I’ve visited Amsterdam a few times over the years but Kings day was still a first for me and, with two of my friends having recently emigrated over there it seemed like the perfect time for us to get together and celebrate.
I arrived on Thursday 26th April, the night before, officially known as Kings Night. The city is alive with celebration from the second you set foot there over that weekend and to be honest, I don’t recall seeing a single sober Dutch person for pretty much the duration of my visit.
Despite the party-filled atmosphere, I still wanted to fit a little bit of culture into my trip so first stop was the Rijks Museum. This is essentially THE museum of Amsterdam, home to thousands of incredible artefacts and artworks including everything from a hand-worked collection of silver dollhouse furniture to Vermeer’s ‘The Milkmaid’. Which, I discovered, you can buy in Playmobil in the gift shop. Incredible.
They also have a shirt which was worn by a Dutch woman who was sent to a concentration camp when the Nazis invaded Holland, which sends genuine chills down my spine when I think about what she went through when wearing that article of clothing. How she had the personal strength to keep that for long enough to donate it to a museum I will never know.
The Vermeer (one of three) was, despite all of the hype, incredible to see in person. The very nature of his work and his use of materials makes seeing his paintings in the flesh that much truer, that much more vivid than anything a reproduction could ever manage.
The Playmobil fixation was a continued theme but if that’s what it takes to drag this generation of kids away from their iPads then who am I to question it!
Having strolled across the canals from the Rijks in unseasonably good weather I visited the famous Bloemenmarkt, Amsterdam’s inimitable floating flower market. This is an endlessly fascinating place, if only because my gardening knowledge is so limited that I have no comprehension as to what anybody would use half of their retail stock for!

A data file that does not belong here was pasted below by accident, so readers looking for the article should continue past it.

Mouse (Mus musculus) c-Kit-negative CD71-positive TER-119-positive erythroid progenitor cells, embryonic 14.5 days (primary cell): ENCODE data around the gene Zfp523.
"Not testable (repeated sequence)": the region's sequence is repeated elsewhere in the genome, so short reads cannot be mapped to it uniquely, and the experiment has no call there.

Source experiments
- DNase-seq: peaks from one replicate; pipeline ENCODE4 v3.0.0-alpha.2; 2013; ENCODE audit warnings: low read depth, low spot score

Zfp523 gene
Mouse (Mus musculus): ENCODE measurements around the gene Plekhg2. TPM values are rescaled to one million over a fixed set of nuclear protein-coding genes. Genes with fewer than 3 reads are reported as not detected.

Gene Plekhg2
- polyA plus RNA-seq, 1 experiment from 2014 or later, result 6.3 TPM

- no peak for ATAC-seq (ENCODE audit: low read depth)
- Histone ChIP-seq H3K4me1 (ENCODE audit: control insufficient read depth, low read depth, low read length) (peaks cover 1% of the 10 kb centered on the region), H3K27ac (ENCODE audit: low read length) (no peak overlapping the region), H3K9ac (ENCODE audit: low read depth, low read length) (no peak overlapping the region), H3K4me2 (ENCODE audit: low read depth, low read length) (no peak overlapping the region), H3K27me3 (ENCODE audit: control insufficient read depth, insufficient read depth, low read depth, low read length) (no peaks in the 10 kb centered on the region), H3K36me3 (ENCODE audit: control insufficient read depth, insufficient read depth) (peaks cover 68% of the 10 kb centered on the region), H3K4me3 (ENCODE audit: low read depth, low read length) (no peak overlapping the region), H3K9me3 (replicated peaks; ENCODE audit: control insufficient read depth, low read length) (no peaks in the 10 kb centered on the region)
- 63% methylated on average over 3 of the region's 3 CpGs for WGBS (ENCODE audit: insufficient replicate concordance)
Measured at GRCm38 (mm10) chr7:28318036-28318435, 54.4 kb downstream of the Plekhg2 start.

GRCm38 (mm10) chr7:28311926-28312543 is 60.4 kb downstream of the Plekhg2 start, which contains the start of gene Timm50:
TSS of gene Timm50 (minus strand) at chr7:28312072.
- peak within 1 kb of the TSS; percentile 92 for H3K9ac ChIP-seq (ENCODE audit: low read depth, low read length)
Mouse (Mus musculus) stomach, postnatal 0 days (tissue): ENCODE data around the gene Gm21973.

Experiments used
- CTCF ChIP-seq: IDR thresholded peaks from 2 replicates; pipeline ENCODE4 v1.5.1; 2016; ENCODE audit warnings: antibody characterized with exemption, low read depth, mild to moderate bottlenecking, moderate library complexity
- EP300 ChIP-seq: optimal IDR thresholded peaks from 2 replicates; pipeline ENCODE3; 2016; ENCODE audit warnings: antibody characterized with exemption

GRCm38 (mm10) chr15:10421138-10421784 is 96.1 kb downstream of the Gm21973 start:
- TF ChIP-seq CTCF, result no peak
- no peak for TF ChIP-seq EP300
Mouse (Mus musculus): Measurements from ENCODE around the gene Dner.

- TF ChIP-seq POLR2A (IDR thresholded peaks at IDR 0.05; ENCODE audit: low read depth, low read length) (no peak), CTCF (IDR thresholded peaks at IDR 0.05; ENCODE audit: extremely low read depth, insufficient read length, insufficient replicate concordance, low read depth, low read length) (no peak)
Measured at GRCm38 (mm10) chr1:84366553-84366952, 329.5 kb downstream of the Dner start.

Being in Amsterdam as a tourist, it seemed only right to visit at least one coffee shop. These are generally packed with Americans and feel like the worst kind of tourist hotspot but the air of relaxation prevails eventually and my selected establishment came with its very own disapproving cat, so a very enjoyable experience overall and a lovely way to spend a relaxing afternoon following a morning of culture.
With only an hour or so before the party started (for me at least) for Kings night, it felt like high time I finally joined in and got a drink inside of me. I’d been recommended a bar which was underneath a carpark so feeling dubious, I found my way there. Turns out it was fantastic, with a friendly and casual atmosphere and beautiful views across one of Amsterdam’s multiple canals.
After that one civilised drink, I met my friends for a wild Kings night of partying and I’m afraid to say, things descended into a far less civilised place. The city centre is filled with pop up stages, live music, comedy and general merriment so we were not once short for entertainment. And, I may be a sucker for little twinkly white lights but, the city looked just beautiful. Even more so than normal.
The whole city was alive with jubilant celebration and floating from stage to stage in a foggy, beer-fuelled haze was one of the best nights of my life.